While all of this was happening, Marc Gasol set a pin-down screen for Pascal Siakam, who was guarded by Jaylen Brown. Smart remained at the 3-point line, effectively cutting off the Siakam option so Brown could take Gasol, but as the big man rumbled toward Brown, Anunoby snuck along the baseline to the opposite corner.
If Theis had remained on Gasol, the Celtics’ defense might have made more sense. Tatum would have taken Van Vleet. Gasol’s screen wouldn’t have freed Siakam, because Smart was still stationed at the top of the key. Brown could have switched to Anunoby.
Instead, Anunoby found himself wide open after the cut. Lowry saw what Anunoby was doing, and Fall — who was put in the game simply to defend the inbounds pass with his 8-foot-4 wingspan — didn’t really come close to altering Lowry’s pass. Brown remained on Gasol for a split second too long (he may have thought the pass was coming over the top to Gasol) before spinning away and racing to the corner. Replays showed how agonizingly close Brown came to tipping the ball out of the air, but even Brown’s explosive leaping ability wasn’t quite enough.
Brown took all of the responsibility for the play on himself.
This recap was supposed to heap praise on a Boston Celtics victory that secured a 3-0 series lead in their second-round battle with the Toronto Raptors. It was supposed to showcase Kemba Walker’s greatness in the form of 31 points and the shrewd dump of for a Daniel Theis go-ahead slam that all but secured the win.
Instead, a buzzer-beating 3-pointer by OG Anunoby gave Toronto a 104-103 win in Game 3 to turn the series into the competitive back-and-forth many expected at 2-1 in Boston’s favor.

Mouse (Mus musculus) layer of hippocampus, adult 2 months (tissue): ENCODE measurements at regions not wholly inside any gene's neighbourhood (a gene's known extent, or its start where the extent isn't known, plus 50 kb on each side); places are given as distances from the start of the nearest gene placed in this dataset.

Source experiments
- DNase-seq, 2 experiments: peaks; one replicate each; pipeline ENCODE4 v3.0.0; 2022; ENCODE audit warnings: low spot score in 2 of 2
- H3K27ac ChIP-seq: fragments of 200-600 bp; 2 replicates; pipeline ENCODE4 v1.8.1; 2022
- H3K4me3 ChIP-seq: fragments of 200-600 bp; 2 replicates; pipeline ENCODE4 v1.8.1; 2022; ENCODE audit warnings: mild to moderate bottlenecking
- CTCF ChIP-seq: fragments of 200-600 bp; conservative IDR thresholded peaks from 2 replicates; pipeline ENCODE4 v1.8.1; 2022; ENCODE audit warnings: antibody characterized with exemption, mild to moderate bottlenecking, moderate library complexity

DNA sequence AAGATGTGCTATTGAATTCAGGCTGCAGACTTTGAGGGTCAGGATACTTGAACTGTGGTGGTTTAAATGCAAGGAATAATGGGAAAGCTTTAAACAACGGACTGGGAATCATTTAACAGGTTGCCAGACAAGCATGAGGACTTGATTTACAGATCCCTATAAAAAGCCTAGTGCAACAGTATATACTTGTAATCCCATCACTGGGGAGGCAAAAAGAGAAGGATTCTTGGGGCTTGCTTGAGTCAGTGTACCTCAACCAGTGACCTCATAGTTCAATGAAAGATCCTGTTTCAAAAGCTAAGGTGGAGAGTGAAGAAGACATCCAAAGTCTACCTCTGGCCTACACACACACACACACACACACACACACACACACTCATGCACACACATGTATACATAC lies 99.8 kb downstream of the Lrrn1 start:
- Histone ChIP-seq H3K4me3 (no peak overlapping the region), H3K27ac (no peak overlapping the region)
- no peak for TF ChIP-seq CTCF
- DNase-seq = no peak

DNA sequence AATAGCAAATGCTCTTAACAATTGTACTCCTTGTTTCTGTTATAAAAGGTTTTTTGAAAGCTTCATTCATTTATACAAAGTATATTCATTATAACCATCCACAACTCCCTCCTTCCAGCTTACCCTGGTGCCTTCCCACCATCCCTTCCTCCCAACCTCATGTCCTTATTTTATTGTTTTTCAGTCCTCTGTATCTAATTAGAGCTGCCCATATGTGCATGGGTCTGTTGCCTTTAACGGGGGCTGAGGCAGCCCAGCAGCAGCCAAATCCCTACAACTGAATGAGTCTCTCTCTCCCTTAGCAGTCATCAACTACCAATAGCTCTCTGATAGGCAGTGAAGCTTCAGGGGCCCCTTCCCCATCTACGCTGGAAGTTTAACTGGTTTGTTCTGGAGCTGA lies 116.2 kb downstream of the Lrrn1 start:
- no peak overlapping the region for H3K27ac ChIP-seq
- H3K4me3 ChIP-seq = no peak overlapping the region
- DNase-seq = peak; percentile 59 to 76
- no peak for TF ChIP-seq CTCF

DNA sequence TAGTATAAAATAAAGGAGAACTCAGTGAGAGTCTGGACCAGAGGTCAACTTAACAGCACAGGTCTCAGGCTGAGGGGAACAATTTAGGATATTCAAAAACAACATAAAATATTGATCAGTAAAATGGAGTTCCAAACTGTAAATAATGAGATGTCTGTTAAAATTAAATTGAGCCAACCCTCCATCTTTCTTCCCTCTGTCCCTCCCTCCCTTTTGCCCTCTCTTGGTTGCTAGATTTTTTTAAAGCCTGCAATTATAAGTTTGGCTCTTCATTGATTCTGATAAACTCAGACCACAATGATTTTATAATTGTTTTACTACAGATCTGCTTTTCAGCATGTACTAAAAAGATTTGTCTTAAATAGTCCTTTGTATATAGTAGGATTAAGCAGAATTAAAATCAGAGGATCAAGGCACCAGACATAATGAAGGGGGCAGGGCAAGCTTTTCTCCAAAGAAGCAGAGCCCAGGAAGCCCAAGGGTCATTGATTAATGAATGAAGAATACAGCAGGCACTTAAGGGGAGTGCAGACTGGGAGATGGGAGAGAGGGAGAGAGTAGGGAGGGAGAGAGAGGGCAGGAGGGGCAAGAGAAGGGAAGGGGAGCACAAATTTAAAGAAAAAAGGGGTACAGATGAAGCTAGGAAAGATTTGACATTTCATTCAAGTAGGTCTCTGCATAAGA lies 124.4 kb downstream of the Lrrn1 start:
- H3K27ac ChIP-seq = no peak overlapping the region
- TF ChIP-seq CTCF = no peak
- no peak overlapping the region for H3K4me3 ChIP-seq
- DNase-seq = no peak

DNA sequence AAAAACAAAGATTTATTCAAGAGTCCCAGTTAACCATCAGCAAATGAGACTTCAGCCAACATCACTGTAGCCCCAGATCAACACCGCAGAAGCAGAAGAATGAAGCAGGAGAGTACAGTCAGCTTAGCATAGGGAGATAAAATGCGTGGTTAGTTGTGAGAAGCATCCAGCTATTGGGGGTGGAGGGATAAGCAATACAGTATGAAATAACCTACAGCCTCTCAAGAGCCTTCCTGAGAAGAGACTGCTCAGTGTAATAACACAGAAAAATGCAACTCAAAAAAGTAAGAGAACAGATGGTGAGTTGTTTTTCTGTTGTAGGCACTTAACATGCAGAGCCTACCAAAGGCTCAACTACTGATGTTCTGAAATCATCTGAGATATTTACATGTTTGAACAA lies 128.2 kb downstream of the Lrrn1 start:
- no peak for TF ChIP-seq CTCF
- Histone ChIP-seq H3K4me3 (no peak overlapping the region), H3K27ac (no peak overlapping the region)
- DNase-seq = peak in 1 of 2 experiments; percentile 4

The Raptors came out the gates swinging, up as many as seven in the first quarter on the strength of Kyle Lowry’s 11 points in the frame. He finished with 31 points on 13-of-23 shooting. It was the first time he’s scored more than 20 this series.
Boston fought back, enough to enter the half up 10 points. Toronto continued to fight on the strength of a starting-five that wound up all finishing in double figures. While Pascal Siakam’s struggles continued with a 16-point 6-of-15 performance, Fred VanVleet poured in 25 points with six assists.
It was not the most prolific of scoring nights for Jayson Tatum with 15 points. Jaylen Brown posted a double-double of 19 points and 12 rebounds.
No team has ever comeback from a 3-0 series deficit. The win for Toronto keeps their title defense alive and leaves the Celtics reeling after a golden opportunity to all but secure the series slipped through their fingers.
“We were matched up and OG snuck along the baseline and didn’t recognize him early enough and he got a wide-open look,” Brown said. “We got to be better than that. We got to communicate better. Me being four years in, I got to be better. Can’t give up a three at the end of the game. They made a remarkable shot still, but it’s a (expletive) disgrace. It’s terrible. No excuse for it, at all.”
While Brown took onus for the defensive lapse, Tatum wouldn’t put the sequence all on his teammate, and echoed that the five Celtics players on the floor needed better communication to close out the game.
“We just got to communicate better,” Tatum said. “All five guys have to be on one page. It’s on all of us.”
Brown played the most of any Celtic in the loss, totaling 40 minutes and he was productive on both ends of the floor by compiling 19 points, 12 rebounds and four blocks.